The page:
Another story in the Times yesterday! An alleged crack addict writes a book and suddenly we are all interested in the Truth again. Ahhhh, there is nothing like depravation to increase appreciation.
Before I was a blogger or a writer, I was a journalist. Which uniquely qualifies me to run a smallish African nation and also to understand the difference between journalism and writing. One is the pursuit of facts, the other, the pursuit of truth. (Of course, there will always be wackjobs uninterested in either). What distorts everything in life is not understanding the difference. Journalism, at its best, wades through the truth to get at the facts. Writing, at its worst, ignores both.
I worked at ABC News for 15 years (see pp. 61-88; 99-101; 137-140 in my memoir). When I started writing, it was clear to me I was not reporting a story, I was simply telling one. I understand that applying words to memories distorts them. And even with the best of intentions, in recalling the past, we are altering it. But the underlying facts of those stories must be beyond doubt...
A writer's life is a highly vulnerable, almost naked activity. We don't have to weep about that. The writer makes his choice and is stuck with it.... You are out on your own, out on a limb. You find no shelter, no protection — unless you lie — in which case of course you have constructed your own protection and, it could be argued, become a politician.
— Harold Pintor, Nobel Prize for Literature 2005
Hmmm... Lies... it got me thinking...
The State of My Novel
...about the President's State of the Union address next week and his buggering of ordinary Americans???which then got me thinking about the state of my love life, and whether I should TIVO my favorite show and go out tonight; or not.
Writing is a little like dating. And my novel, well, our relationship is in a precarious place. That 3 months mark where you either decide to part ways or take it to the next level. It's complicated....
I met my novel two years ago at Clancy's down on Roy Street. He was smart and handsome and charming, someone I thought I might really like if we spent any time together. We sat at the bar drinking, laughing, flirting. It was well past midnight when I said, "I should be going." I offered to pay for my drinks but my novel would have none of it, snapping up the check with a flourish, leaving me flush with clever anecdotes, the promise of more???
But then my novel didn't call.
Not only that, I saw my novel out with Chick-Lit, her pouty, painted lips where mine had been just weeks before. I thought we had something special — all those powerful verbs and hidden subtext, lyrical metaphors and longing em-dashes — but maybe I was wrong. Maybe I wasn't meant to get involved with a novel. I put him out of my mind and took up with a memoir.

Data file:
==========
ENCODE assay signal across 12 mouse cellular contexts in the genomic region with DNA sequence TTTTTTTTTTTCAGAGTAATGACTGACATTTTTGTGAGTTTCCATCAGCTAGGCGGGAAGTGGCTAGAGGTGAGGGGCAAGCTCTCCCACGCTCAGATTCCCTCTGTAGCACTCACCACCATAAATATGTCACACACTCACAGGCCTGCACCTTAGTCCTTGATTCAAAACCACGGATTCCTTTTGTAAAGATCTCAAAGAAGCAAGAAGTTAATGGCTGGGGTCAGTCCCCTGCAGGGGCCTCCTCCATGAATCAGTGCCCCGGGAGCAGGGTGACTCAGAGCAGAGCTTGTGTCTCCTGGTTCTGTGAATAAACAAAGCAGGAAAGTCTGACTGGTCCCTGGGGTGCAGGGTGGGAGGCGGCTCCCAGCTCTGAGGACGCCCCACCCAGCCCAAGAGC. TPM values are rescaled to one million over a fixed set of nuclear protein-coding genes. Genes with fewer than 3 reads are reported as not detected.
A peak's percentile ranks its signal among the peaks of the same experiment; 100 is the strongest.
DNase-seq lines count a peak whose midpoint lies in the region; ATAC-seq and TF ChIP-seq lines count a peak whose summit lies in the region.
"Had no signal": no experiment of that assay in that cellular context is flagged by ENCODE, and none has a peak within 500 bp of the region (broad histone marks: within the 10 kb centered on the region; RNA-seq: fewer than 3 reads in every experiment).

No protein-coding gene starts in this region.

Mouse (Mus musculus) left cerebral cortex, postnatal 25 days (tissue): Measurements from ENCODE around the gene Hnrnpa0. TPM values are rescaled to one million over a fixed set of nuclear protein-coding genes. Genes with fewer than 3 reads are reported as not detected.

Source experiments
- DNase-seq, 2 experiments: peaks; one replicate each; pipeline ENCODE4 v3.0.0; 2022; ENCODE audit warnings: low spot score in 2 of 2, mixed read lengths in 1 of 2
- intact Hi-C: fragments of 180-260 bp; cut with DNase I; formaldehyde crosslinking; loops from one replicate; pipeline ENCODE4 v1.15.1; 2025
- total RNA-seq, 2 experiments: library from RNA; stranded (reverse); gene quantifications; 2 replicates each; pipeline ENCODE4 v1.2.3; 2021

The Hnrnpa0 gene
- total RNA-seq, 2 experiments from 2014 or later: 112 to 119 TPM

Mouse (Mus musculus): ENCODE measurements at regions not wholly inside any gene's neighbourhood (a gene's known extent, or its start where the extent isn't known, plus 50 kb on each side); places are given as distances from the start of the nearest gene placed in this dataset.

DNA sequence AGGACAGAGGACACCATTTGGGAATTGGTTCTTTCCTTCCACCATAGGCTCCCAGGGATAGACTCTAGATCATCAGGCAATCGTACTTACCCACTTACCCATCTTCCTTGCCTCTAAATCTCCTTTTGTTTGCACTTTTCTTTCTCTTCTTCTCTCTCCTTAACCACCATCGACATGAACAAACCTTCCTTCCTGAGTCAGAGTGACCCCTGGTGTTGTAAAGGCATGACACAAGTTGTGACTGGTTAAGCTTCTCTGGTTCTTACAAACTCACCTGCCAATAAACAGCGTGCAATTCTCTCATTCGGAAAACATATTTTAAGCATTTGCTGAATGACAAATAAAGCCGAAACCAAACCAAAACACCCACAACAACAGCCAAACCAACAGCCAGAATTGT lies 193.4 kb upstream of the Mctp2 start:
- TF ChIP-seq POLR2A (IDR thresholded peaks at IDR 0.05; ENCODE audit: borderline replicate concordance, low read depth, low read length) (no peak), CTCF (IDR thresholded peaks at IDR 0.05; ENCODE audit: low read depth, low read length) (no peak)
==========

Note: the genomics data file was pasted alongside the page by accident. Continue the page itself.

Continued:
(...Writing is easy!!! Wheeeeee!)
I dated the memoir for 2 years but we broke up recently after I walked into Powell's and he was nowhere to be found. I was told he was in the Quimby warehouse. The Quimby Warehouse??? At that point we decided it would be best to see other books. (Truthfully, I thought he was a bit full of himself anyway, always talking about his mom and his career and his past relationships and blah, blah, blah.)
Then my novel called out of the blue. My heart leapt because even while I was with my memoir I'd been thinking about my novel the whole time! Now we've been seeing each other off and on, neither of us sure how to proceed. Recently, I caught him having dinner with a Cookbook, but he swears it was just research. I want to believe him. I don't want to make the same mistake this time. I stay home and wait.
Then last night he arrived with a bottle of Oregon Pinot Noir. We polished it off and were feeling amorous, giddy, toying with commitment. There was a moment, an explosion of sorts. A brief instant of clarity that bound us — he completes me! One perfect paragraph and just like that, everything changes. My novel and I entered a whole new phase. We lolled in bed, smoking unfiltered Camels for future image-conscious publishers to airbrush out.
I'll forever love my memoir, in that way one always loves their "first." But it's my novel now that has engaged my imagination, and fueled my passion.
Read this, did I already tell you that? Four men and their issues. Four local guys, actually — maybe one lives next to you!
I am a Sellout
(The answer to yesterday's quiz: "What is the anagram for Supreme Court nominee Samuel Alito?"...just sayin'... oh, and look at Mark Iocolano's work in Comments. Very clever.)
"Uncle Johnny and Tammy were doomed from the start. After years of dating and infidelity and boozy shouting matches on the dock, there was nothing left for them to do but get married."
— Carole Radziwill, What Remains
Books mentioned in this post
Carole Radziwill is the author of What Remains: A Memoir of Fate Friendship